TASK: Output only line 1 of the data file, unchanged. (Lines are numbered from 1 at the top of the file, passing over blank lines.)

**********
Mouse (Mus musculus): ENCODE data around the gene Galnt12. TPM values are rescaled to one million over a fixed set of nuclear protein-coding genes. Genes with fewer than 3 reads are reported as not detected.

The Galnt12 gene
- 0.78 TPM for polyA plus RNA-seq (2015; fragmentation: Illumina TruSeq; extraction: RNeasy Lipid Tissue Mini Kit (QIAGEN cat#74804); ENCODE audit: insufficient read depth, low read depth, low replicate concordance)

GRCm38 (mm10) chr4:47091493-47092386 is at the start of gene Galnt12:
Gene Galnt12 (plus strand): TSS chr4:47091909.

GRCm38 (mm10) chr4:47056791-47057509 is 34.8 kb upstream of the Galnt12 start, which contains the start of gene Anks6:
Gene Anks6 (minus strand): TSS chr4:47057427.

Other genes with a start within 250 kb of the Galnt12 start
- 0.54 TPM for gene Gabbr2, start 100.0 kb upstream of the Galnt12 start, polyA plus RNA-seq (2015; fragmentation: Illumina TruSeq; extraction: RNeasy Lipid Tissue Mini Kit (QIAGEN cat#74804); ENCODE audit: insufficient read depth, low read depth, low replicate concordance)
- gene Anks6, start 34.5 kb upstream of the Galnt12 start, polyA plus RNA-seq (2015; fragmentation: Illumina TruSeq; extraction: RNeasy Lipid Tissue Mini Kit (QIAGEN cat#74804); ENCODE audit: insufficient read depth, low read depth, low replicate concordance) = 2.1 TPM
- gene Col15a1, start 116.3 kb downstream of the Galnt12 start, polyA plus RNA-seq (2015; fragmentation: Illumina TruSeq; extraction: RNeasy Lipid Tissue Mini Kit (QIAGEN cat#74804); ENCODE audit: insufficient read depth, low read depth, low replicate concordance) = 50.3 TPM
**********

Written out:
Mouse (Mus musculus): ENCODE data around the gene Galnt12. TPM values are rescaled to one million over a fixed set of nuclear protein-coding genes. Genes with fewer than 3 reads are reported as not detected.